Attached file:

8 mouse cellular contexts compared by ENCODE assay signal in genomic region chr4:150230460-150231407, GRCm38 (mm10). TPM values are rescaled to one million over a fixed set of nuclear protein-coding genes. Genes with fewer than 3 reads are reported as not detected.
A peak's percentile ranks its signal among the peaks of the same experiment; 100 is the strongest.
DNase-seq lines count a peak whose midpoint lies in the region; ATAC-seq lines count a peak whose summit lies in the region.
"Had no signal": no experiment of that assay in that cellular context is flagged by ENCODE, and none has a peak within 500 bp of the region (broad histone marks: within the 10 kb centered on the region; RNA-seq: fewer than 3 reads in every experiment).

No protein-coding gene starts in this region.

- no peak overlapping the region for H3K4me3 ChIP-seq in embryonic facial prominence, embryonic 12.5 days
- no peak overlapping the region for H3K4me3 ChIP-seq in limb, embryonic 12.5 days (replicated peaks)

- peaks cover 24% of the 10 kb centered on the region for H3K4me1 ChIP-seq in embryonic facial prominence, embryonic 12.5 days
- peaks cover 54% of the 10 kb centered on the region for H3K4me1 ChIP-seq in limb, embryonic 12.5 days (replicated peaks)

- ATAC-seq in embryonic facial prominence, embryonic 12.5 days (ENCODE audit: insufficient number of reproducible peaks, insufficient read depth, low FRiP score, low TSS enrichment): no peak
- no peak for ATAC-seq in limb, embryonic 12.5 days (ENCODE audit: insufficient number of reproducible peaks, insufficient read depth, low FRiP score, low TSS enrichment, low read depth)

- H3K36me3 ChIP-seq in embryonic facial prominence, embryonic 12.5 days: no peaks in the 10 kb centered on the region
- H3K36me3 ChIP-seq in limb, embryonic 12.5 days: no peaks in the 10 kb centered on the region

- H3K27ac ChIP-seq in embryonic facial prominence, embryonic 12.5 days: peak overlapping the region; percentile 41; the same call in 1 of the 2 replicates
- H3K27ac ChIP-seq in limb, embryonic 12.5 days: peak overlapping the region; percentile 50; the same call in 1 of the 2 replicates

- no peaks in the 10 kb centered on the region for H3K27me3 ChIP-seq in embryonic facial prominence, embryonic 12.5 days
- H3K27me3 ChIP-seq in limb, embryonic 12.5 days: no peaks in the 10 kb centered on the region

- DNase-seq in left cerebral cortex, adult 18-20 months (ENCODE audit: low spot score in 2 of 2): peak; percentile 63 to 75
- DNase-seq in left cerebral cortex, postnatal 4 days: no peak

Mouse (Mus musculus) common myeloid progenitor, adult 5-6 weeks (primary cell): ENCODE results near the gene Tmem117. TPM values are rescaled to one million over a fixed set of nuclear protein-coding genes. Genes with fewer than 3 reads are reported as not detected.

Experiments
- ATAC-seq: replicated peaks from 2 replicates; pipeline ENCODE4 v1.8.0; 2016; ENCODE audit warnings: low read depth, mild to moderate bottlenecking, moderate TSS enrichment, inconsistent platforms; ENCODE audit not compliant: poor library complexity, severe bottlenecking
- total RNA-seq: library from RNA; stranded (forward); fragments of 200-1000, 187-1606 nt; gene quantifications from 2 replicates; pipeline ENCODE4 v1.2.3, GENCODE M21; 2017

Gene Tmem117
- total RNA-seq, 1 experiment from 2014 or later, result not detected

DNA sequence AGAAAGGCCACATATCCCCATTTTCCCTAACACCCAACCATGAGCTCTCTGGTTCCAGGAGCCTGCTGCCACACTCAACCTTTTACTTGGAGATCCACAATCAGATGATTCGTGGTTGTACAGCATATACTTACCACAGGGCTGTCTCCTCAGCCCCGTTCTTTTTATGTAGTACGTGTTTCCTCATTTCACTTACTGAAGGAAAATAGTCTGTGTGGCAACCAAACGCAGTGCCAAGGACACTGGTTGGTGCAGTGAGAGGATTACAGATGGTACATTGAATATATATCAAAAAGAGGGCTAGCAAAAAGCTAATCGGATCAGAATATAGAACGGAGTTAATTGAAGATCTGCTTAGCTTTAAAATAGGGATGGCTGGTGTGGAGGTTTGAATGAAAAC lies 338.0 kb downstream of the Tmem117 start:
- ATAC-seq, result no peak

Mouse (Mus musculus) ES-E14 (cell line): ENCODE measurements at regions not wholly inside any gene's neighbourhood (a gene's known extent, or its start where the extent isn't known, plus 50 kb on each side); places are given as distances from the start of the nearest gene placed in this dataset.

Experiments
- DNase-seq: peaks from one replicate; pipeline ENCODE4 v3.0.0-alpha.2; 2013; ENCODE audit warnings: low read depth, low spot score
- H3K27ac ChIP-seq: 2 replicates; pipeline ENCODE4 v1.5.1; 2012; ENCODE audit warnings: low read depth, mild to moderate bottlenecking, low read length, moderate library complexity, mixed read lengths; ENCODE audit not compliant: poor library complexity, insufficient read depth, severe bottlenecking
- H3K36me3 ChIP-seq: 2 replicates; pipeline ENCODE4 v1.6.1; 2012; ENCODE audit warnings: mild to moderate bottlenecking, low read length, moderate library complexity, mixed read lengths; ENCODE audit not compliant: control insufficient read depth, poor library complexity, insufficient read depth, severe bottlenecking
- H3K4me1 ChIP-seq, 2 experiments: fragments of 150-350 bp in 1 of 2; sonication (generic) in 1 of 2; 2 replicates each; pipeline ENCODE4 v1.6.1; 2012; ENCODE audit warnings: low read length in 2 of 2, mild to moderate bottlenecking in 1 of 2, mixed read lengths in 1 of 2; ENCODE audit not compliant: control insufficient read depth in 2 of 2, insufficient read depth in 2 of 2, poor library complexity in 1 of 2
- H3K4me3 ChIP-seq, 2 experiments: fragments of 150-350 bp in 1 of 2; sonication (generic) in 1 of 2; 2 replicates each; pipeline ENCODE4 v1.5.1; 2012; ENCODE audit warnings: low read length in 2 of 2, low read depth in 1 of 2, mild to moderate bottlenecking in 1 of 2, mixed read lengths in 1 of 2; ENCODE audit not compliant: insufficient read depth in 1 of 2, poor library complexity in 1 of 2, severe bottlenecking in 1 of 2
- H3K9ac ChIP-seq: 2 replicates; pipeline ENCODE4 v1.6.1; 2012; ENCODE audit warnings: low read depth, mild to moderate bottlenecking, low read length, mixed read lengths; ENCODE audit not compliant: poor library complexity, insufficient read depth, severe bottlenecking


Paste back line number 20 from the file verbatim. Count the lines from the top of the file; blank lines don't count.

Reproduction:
Mouse (Mus musculus) common myeloid progenitor, adult 5-6 weeks (primary cell): ENCODE results near the gene Tmem117. TPM values are rescaled to one million over a fixed set of nuclear protein-coding genes. Genes with fewer than 3 reads are reported as not detected.